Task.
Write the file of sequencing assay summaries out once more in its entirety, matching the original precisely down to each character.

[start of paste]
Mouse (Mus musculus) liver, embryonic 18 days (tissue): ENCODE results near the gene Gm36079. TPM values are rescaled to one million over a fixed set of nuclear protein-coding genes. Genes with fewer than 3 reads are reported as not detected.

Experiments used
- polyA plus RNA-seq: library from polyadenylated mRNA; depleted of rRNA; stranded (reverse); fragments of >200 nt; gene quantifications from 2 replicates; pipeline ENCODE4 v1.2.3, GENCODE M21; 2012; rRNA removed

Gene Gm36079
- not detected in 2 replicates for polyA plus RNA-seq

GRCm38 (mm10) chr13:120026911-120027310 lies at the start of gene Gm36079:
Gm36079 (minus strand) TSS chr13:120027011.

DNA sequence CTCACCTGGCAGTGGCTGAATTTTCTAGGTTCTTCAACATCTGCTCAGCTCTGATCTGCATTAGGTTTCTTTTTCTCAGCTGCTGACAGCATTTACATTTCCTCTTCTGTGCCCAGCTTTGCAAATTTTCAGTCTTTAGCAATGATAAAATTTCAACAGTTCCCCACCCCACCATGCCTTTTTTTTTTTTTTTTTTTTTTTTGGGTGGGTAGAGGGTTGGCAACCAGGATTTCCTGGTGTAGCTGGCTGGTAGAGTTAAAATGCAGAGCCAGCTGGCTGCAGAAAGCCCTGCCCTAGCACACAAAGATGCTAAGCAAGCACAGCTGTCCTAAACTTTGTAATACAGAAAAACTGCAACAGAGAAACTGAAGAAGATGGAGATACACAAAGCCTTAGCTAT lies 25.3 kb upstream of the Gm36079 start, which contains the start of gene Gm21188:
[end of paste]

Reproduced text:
Mouse (Mus musculus) liver, embryonic 18 days (tissue): ENCODE results near the gene Gm36079. TPM values are rescaled to one million over a fixed set of nuclear protein-coding genes. Genes with fewer than 3 reads are reported as not detected.

Experiments used
- polyA plus RNA-seq: library from polyadenylated mRNA; depleted of rRNA; stranded (reverse); fragments of >200 nt; gene quantifications from 2 replicates; pipeline ENCODE4 v1.2.3, GENCODE M21; 2012; rRNA removed

Gene Gm36079
- not detected in 2 replicates for polyA plus RNA-seq

GRCm38 (mm10) chr13:120026911-120027310 lies at the start of gene Gm36079:
Gm36079 (minus strand) TSS chr13:120027011.

DNA sequence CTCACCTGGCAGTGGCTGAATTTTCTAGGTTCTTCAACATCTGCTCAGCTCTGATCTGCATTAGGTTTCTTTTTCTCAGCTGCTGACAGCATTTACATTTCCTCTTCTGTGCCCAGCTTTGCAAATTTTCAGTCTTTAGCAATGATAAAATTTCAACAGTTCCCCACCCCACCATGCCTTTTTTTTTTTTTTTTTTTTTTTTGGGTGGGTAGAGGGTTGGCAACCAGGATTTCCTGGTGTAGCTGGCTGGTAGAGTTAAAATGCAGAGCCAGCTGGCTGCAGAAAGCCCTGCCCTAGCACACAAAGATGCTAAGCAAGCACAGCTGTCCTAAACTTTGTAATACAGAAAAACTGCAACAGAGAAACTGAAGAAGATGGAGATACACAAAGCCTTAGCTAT lies 25.3 kb upstream of the Gm36079 start, which contains the start of gene Gm21188: